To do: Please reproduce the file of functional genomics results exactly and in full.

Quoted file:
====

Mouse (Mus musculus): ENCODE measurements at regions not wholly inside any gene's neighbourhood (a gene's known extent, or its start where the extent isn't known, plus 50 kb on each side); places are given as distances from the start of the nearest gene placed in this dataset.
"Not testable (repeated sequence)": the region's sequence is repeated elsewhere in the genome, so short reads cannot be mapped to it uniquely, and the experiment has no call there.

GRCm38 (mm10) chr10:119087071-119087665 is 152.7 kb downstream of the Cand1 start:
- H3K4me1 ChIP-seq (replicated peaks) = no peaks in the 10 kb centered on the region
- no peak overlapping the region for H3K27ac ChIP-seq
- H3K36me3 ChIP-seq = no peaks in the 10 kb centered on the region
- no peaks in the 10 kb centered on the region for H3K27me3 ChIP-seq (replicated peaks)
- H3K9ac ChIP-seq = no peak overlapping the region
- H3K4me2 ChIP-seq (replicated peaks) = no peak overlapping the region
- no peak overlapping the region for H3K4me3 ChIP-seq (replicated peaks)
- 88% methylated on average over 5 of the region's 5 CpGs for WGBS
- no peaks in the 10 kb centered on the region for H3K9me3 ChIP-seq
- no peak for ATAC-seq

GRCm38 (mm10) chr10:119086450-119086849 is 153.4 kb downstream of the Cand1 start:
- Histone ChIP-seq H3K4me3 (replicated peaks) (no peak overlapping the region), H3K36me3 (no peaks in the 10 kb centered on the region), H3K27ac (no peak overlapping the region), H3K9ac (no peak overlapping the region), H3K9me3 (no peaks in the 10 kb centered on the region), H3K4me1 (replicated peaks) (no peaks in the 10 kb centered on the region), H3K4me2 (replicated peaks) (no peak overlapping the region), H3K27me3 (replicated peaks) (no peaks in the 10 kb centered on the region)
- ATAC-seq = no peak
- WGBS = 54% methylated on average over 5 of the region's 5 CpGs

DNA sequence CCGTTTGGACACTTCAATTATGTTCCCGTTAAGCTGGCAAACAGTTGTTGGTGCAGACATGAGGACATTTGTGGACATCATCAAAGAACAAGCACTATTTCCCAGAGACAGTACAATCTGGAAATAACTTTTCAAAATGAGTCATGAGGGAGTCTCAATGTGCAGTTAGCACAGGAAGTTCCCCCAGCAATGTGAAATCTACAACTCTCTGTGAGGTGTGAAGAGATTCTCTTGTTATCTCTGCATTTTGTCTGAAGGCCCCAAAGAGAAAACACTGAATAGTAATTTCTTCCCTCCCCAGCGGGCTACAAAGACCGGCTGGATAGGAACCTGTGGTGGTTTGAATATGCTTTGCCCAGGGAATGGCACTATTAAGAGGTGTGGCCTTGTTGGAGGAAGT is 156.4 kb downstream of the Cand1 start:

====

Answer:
Mouse (Mus musculus): ENCODE measurements at regions not wholly inside any gene's neighbourhood (a gene's known extent, or its start where the extent isn't known, plus 50 kb on each side); places are given as distances from the start of the nearest gene placed in this dataset.
"Not testable (repeated sequence)": the region's sequence is repeated elsewhere in the genome, so short reads cannot be mapped to it uniquely, and the experiment has no call there.

GRCm38 (mm10) chr10:119087071-119087665 is 152.7 kb downstream of the Cand1 start:
- H3K4me1 ChIP-seq (replicated peaks) = no peaks in the 10 kb centered on the region
- no peak overlapping the region for H3K27ac ChIP-seq
- H3K36me3 ChIP-seq = no peaks in the 10 kb centered on the region
- no peaks in the 10 kb centered on the region for H3K27me3 ChIP-seq (replicated peaks)
- H3K9ac ChIP-seq = no peak overlapping the region
- H3K4me2 ChIP-seq (replicated peaks) = no peak overlapping the region
- no peak overlapping the region for H3K4me3 ChIP-seq (replicated peaks)
- 88% methylated on average over 5 of the region's 5 CpGs for WGBS
- no peaks in the 10 kb centered on the region for H3K9me3 ChIP-seq
- no peak for ATAC-seq

GRCm38 (mm10) chr10:119086450-119086849 is 153.4 kb downstream of the Cand1 start:
- Histone ChIP-seq H3K4me3 (replicated peaks) (no peak overlapping the region), H3K36me3 (no peaks in the 10 kb centered on the region), H3K27ac (no peak overlapping the region), H3K9ac (no peak overlapping the region), H3K9me3 (no peaks in the 10 kb centered on the region), H3K4me1 (replicated peaks) (no peaks in the 10 kb centered on the region), H3K4me2 (replicated peaks) (no peak overlapping the region), H3K27me3 (replicated peaks) (no peaks in the 10 kb centered on the region)
- ATAC-seq = no peak
- WGBS = 54% methylated on average over 5 of the region's 5 CpGs

DNA sequence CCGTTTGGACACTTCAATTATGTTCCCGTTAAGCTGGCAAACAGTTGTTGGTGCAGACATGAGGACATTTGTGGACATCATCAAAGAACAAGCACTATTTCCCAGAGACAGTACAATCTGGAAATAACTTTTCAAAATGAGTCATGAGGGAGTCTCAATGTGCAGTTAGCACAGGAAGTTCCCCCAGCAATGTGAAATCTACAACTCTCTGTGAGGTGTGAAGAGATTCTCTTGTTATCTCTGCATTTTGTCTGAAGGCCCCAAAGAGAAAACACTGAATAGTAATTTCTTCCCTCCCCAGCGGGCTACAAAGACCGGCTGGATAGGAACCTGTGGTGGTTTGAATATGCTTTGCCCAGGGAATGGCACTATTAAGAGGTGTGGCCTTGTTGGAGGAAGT is 156.4 kb downstream of the Cand1 start: